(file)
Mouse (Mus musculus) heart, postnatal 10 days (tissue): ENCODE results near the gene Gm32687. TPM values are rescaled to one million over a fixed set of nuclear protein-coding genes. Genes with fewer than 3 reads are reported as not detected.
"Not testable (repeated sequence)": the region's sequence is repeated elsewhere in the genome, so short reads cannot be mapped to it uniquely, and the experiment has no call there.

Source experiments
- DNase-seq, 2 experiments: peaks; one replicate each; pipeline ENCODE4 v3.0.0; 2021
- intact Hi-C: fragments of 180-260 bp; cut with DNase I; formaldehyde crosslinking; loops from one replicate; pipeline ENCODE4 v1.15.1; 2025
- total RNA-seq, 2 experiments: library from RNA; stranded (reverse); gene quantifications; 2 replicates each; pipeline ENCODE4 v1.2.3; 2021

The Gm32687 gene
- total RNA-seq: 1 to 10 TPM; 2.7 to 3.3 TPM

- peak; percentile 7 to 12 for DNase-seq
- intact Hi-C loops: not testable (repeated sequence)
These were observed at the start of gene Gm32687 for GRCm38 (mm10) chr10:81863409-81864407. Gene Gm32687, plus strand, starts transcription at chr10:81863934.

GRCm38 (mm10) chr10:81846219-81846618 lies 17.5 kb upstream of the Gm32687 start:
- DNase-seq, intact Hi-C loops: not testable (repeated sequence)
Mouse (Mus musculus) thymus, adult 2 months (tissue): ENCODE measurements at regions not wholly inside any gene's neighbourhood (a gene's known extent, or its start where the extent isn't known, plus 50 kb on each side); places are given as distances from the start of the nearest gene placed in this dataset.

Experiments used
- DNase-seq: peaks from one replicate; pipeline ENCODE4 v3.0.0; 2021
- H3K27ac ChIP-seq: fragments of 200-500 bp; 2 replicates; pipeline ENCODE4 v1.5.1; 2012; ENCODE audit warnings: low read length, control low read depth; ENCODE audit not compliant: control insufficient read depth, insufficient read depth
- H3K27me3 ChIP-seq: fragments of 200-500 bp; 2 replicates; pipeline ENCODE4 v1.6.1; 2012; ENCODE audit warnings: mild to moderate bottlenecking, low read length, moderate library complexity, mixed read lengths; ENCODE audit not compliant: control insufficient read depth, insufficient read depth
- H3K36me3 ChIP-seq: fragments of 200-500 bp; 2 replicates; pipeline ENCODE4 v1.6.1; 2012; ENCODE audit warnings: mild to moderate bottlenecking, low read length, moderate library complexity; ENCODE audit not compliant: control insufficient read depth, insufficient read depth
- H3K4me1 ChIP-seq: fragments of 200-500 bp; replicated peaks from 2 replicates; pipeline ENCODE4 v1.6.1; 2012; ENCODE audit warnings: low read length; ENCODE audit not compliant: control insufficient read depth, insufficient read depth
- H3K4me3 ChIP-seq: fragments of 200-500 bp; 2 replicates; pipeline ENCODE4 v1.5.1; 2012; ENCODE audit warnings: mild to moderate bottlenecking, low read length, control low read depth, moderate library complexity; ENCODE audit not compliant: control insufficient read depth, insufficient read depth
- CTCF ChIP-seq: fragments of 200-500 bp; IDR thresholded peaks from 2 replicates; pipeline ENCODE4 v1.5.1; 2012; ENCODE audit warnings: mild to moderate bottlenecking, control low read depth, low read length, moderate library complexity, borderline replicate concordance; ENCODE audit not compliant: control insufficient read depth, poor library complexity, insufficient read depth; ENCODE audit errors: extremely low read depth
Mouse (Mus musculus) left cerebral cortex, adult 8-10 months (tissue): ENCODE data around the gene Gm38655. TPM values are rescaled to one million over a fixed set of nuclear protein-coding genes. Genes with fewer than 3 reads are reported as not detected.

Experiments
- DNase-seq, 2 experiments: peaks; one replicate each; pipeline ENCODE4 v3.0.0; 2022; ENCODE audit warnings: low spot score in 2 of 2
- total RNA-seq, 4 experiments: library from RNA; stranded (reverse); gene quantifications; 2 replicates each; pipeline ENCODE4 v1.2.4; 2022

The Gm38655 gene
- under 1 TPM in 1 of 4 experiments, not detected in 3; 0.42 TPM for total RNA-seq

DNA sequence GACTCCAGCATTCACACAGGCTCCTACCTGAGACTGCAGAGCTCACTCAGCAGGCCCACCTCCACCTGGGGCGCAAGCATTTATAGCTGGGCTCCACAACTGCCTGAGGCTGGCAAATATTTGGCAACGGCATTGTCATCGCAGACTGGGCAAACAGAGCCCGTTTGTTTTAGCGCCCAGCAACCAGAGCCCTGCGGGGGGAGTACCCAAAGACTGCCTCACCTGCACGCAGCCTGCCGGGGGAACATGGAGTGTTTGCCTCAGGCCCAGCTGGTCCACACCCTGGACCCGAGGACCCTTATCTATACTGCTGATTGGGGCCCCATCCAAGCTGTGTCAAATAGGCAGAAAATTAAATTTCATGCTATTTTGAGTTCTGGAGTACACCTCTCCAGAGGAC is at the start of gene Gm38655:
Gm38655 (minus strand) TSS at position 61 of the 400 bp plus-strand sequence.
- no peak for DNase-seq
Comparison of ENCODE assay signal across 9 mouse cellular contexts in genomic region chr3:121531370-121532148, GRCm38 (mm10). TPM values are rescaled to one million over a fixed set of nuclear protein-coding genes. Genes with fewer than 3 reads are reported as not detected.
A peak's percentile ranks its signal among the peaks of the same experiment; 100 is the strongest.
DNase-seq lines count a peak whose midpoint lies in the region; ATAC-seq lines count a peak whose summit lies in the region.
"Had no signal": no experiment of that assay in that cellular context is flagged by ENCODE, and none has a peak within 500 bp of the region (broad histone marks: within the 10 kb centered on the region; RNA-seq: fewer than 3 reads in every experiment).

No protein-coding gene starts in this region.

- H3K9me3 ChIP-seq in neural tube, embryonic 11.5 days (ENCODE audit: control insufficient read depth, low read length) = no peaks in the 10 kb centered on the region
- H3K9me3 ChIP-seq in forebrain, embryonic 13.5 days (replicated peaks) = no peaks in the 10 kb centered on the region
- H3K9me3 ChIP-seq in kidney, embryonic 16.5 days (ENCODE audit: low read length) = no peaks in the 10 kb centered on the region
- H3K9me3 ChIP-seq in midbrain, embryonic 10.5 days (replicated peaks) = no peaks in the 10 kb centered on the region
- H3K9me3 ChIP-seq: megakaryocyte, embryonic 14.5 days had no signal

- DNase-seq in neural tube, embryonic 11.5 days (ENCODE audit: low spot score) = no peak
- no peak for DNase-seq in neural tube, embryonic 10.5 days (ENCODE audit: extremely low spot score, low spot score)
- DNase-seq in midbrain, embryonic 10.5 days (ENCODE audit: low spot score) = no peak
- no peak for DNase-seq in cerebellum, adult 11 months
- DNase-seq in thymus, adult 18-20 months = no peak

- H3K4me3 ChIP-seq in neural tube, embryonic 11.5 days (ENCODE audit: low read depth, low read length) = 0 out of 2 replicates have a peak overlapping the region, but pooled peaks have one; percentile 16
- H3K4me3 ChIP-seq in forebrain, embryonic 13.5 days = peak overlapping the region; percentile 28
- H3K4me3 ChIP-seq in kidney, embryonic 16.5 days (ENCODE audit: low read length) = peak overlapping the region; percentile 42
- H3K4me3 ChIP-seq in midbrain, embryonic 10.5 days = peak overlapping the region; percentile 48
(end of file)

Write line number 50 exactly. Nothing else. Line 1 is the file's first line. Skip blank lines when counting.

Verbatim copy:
- H3K4me3 ChIP-seq in midbrain, embryonic 10.5 days = peak overlapping the region; percentile 48